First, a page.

As 2009 ended with a battle of political wills between Strickland and Republican leaders in the Senate over how to fill an approximately $850 million hole in the state's two year budget, the accumulation of billions upon billions from a combination of revenue shortfalls to the state or disappearing stimulus dollars from Washington, that may vanish as spending hawks in Congress pull back on deficit spending to help prop up states hit hard by the Great Recession, will require Ohioans -- and the leaders they elect to represent them in Columbus -- to rethink whether government is a friend or foe to their future.
The gauntlet Strickland, Kasich must run
Estimates from published reports show the state's structural deficit for the 2012-13 budget range from $4 billion to $9 billion. Ohio's next fiscal year, which begins July 1, is balanced with about $3.5 billion in one-time state and federal funding that includes $426 million from the latest budget fix, which delayed a 4.2 percent income-tax cut until Jan. 1, 2011.
What will intensify the drama of where and how much to cut spending on government or whether raising taxes is unavoidable despite declarations by both candidates that that option is off the table, is the fact that the state's so-called rainy-day fund was sucked dry to fill a previous budget gap, leaving the Buckeye State with no emergency parachute to deploy when it is falling the fastest.
Ohio facing billions in revenue shortfalls, loan paybacks
Added to this bitter brew will be the need in 2012 to repay Washington nearly $1.7 billion in funds borrowed to continue paying jobless benefits to the steadily rising number of Ohioans who have lost their jobs in the throes of a Great Recession that some economists say may stay weak for at least another year.
Exacerbating the state's worsening fiscal picture -- GRF tax revenues declined two years in a row and expected to do so again next year -- will be the need to fund its social safety net -- already tattered from billions in budget cuts -- at levels to protect Medicaid eligibility and services, MR/DD services, early care and education programs and disability financial assistance.
Republicans have generally opposed spending from Washington, but reports of new analysis based on Census data showing that the American Recovery and Reinvestment Act of 2009 (ARRA) is keeping large numbers of Americans out of poverty in states across the country have both challenged their ideological bent and kept many Ohioans from falling further into untenable situations.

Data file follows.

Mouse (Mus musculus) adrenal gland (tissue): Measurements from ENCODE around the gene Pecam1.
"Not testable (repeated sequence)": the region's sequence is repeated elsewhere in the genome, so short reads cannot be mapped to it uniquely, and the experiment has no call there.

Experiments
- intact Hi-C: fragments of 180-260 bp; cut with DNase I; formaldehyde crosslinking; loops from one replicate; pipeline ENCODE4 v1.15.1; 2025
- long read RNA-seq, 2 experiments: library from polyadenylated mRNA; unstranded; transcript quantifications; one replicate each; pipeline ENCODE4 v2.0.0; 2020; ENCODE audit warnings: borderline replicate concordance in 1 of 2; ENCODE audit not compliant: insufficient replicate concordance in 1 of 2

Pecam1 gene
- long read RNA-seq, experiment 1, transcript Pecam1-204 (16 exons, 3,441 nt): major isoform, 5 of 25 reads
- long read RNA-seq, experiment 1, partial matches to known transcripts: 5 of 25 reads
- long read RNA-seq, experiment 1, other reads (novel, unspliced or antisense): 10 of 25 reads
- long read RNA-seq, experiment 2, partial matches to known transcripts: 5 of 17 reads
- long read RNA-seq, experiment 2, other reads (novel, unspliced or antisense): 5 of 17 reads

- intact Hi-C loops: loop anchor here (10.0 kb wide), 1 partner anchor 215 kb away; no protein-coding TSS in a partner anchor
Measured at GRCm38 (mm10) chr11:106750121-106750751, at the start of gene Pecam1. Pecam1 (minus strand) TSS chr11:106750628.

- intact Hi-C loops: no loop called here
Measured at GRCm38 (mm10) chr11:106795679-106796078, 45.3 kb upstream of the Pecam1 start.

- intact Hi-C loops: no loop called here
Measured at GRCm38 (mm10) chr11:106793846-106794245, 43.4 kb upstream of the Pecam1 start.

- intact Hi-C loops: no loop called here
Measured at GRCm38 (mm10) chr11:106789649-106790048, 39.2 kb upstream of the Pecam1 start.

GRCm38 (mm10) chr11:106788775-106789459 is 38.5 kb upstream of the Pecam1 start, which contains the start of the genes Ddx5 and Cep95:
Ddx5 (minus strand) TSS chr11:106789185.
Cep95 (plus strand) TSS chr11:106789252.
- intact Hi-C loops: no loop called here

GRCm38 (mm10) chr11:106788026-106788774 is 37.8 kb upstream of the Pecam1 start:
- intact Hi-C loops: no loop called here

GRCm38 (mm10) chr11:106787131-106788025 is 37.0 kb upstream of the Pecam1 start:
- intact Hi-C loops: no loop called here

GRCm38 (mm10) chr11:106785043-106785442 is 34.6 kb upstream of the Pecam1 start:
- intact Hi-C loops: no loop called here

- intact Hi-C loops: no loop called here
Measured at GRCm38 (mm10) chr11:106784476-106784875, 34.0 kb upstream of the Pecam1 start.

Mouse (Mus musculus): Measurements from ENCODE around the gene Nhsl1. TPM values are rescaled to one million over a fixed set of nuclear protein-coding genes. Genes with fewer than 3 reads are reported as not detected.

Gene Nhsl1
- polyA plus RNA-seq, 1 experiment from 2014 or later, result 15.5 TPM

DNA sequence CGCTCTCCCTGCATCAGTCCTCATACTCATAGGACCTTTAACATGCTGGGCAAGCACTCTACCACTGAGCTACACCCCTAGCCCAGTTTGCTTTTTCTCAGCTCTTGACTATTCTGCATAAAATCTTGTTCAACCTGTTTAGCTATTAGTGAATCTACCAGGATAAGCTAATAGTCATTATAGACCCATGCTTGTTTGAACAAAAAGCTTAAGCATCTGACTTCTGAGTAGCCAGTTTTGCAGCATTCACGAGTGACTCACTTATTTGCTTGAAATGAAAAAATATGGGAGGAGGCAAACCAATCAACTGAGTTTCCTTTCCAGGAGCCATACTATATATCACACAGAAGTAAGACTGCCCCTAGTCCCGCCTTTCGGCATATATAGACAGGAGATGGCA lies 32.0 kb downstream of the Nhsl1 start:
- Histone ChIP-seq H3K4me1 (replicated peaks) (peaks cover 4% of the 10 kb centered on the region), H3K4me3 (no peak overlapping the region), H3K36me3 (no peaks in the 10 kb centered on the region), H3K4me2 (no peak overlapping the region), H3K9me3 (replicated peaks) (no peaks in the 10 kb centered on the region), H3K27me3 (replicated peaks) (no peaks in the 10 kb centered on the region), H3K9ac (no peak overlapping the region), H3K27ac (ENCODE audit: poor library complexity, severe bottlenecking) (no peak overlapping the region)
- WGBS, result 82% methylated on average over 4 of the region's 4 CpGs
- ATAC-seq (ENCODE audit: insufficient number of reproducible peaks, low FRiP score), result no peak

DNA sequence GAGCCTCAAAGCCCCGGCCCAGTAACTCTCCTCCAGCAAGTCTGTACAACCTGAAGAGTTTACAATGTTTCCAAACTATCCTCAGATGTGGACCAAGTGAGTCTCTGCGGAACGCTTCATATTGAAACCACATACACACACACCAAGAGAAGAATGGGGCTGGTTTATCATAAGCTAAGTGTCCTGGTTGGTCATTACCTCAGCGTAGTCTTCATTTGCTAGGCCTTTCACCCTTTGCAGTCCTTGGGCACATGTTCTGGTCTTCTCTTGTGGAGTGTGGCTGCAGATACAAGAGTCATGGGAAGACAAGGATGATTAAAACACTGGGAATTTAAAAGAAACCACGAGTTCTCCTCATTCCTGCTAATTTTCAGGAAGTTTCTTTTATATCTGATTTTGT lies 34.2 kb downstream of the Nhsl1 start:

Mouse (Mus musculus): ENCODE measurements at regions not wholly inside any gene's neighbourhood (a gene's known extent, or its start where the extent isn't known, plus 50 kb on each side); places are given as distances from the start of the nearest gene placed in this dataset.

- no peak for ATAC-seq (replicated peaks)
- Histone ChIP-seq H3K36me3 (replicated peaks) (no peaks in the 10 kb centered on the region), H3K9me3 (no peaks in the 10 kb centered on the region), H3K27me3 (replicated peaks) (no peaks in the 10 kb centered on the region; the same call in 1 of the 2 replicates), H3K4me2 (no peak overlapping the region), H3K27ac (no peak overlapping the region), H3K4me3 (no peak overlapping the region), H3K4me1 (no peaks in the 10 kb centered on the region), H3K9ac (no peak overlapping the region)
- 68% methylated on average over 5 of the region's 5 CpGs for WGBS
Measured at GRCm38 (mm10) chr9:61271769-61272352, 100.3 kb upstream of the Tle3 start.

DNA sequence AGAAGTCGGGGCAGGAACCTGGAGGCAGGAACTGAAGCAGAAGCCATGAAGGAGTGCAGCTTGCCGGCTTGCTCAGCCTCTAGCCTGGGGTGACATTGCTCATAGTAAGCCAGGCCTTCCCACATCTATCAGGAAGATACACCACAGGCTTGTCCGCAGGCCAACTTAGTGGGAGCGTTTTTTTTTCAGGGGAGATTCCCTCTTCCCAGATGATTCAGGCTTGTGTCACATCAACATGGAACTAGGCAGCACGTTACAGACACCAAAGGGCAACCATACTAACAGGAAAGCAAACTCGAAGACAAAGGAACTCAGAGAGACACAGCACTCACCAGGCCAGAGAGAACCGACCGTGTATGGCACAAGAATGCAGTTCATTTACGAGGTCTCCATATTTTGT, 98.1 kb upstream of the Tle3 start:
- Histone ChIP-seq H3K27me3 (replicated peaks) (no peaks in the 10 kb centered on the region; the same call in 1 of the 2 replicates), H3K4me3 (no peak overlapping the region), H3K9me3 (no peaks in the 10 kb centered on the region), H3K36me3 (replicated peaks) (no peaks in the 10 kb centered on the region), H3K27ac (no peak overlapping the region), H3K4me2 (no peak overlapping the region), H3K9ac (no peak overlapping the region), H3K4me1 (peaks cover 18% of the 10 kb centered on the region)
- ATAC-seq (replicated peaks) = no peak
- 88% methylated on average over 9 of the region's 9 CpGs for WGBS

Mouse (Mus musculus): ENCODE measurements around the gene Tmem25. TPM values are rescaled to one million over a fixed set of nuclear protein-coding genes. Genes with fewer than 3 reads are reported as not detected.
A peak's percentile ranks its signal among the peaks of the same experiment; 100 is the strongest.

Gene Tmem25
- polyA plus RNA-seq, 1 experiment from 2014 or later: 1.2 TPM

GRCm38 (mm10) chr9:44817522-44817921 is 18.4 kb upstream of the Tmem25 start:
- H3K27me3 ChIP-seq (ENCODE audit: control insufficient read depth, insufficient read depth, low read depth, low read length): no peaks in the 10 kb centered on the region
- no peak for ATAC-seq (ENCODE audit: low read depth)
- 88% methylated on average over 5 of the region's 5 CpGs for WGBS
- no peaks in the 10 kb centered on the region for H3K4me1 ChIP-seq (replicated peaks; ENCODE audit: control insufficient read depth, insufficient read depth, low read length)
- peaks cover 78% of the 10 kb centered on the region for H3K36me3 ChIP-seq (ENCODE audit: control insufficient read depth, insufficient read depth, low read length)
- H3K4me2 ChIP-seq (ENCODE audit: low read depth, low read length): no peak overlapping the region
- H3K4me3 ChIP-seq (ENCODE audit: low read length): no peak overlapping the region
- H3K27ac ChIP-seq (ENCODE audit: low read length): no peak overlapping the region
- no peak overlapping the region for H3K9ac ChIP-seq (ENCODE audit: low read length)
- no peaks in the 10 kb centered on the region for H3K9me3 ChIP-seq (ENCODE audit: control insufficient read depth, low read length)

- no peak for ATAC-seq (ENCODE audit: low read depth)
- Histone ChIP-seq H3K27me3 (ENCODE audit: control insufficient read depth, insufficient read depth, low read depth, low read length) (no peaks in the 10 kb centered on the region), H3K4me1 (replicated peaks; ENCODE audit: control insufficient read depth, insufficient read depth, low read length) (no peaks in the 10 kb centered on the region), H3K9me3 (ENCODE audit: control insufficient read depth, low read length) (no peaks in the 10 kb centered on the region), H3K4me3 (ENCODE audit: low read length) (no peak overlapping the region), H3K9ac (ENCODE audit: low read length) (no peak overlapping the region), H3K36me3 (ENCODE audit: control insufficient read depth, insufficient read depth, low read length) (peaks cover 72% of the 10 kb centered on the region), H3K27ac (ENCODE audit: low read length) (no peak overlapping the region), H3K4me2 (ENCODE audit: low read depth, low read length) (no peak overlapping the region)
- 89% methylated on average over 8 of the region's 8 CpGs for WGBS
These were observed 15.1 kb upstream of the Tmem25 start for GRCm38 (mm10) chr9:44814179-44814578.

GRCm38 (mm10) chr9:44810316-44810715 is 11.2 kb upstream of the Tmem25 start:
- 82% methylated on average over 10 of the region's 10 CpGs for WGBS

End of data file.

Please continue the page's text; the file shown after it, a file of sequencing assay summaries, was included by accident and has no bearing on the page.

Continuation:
In addition to boosting economic activity and preserving or creating jobs, the report from the Center on Budget and Policy Priorities shows the recovery act is softening the recession’s impact on poverty by directly lifting family incomes.
Kasich income tax elimination plan could add $7 to government spending cuts
If Ohio's future doesn't look bleak enough, consider what it will be like should an energized Gov. Kasich, who one national polling firm says is ahead of Strickland now, is emboldened to follow through on his campaign promise to eliminate the state's income tax -- 7.73 billion or about 44 percent of total GRF tax receipts -- with the help of a House of Representatives again controlled by GOP loyalists.
That stunning possibility, which would demand the virtual dismemberment of government as we know it, will truly be an ill wind of monumental proportions that will blow no good to anyone, not even the businesses Kasich hopes will flock to the state as the gears of government are dismantled, prepping his "new day, new way" plan for improving the state's business climate.
Factor in the imploding budgets of Ohio's six major cities and the landscape for delivering services of all kinds at the state and local level becomes a bleak and burnt nightmare of historic proportions.
A seasoned Republican legislator, who served in the House and who's now a senator and cognizant of what lies ahead, even went so far as to take a swipe at a fellow GOPer whose grand plan is to consolidate government. Bill Seitz of Cincinnati told one reporter that his lawmaker colleagues just "can't come waltzing in the day before a budget is passed and say: 'I know, let's cut state government from 24 agencies to 10 tomorrow.'"
Another budget watcher said that while downsizing government may sound good, as Rep.
Strickland to Kasich, GOP: Show me your budget plan
Strickland told Ohioans he is proud of his education reforms and said he hopes things will get better. Fit and ready to run what will be a no-holds-barred campaign, the man from Duck Run said is ready to talk with Republicans about future budgets. But he offered them a challenge too: He wants anyone opposed to his remedies to declare "what functions (of government) will be eliminated and how they're going to continue to carry out the essential services that people expect from government."
Of course, what people expect from government and what they are willing to pay for is the key question. For those who see government as an obstacle to progress, employing people who do little but who benefit from great benefit packages, the answer is simple: shrink it. For those who see government as critical to protecting those least able to fend for themselves or that checks abuses spawned by a marketplace unchecked, the answer is simple: defend it.
Follow me on Twitter @ohionewsbureau. Read more stories on people, politics and government here.